This project attempts to understand and help situate myself within my immediate surroundings. Despite having lived in Britain my whole life, I am aware of a feeling of detachment towards the British countryside that I spent childhood summers exploring. As I’ve grown older, I’ve realised that this feeling of ‘something missing’ stems from my own lack of knowledge regarding my family’s history.
My maternal father’s story has always been shrouded in myth and mystery. I know he was born to a Jewish community in Nowy Sacz, Poland and fled Nazi persecution across Europe until his family settled in South Africa and later, when my mother was a teenager, in London.
However, as I was rifling through my great-grandmother’s collection of photographs, I became conscious of the way I was creating fictions about them. I did not know these individuals whose solemn faces stared back at me from this time-capsule I held in my hands. They never knew me, and furthermore I had no one left to ask; nearly all of my grandfather’s family died during the war and my grandfather died in the UK when my mother was only sixteen.
I realised I didn’t want to make a project about these individuals but focus instead on how my knowledge, or lack of, has slowly seeped into my subconscious and permeated the way I view my own identity. Historically, the Jewish people have had to transcend borders, having never had a land to settle permanently. This might be where much of my confusion stems from; my heritage has been dislocated geographically and culturally.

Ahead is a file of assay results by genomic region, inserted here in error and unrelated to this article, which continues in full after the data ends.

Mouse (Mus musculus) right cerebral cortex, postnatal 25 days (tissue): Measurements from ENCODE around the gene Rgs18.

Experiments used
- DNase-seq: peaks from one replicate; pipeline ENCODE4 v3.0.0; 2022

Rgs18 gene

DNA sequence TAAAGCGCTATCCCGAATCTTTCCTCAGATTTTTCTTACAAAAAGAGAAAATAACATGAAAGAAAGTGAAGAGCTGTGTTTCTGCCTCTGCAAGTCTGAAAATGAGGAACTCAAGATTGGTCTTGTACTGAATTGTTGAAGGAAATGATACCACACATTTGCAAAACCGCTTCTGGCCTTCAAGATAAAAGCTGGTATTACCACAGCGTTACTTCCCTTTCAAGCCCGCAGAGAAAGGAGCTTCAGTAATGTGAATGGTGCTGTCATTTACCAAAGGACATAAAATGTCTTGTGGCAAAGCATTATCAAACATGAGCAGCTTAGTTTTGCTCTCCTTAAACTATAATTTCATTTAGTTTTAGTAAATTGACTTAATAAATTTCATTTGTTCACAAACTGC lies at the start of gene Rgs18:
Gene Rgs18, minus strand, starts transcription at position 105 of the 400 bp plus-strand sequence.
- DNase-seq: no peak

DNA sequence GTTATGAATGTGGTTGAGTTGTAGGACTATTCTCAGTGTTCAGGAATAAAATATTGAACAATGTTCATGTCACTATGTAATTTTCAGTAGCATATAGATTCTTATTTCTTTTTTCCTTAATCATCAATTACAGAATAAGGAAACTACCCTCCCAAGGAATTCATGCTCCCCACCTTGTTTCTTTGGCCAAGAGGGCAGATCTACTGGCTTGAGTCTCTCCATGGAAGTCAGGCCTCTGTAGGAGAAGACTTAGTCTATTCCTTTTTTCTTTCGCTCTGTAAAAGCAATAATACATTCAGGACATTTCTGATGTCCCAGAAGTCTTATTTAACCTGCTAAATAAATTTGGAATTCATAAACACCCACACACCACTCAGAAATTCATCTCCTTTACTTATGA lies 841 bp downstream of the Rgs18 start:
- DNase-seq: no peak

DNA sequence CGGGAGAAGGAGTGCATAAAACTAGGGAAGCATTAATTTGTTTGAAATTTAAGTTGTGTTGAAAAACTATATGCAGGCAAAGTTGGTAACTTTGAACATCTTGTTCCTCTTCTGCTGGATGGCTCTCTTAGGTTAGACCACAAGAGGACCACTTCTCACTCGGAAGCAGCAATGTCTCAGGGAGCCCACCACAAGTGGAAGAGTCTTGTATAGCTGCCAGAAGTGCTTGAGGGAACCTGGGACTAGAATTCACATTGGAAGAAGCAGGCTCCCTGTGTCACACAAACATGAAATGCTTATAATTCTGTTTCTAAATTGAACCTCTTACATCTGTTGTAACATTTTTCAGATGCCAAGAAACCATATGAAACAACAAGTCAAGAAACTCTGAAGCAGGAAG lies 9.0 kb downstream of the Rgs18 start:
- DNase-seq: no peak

What laws decree that someone belongs ‘inside’ and another ‘outside’? Is it the fault of our government and politicians, or our educators, or individuals?
The refugees who reside in camps across Europe, from France to Greece, are not only suffering from intense trauma, but equally have nowhere to call home. The unaccompanied child refugees who make it to Kent are encouraged to integrate within the surrounding communities, but are provided little means of achieving this.
I shot these photos with my grandfather’s Hasselblad, and for some images used Russian film that expired in 1982 (when my mother was the same age as I am now).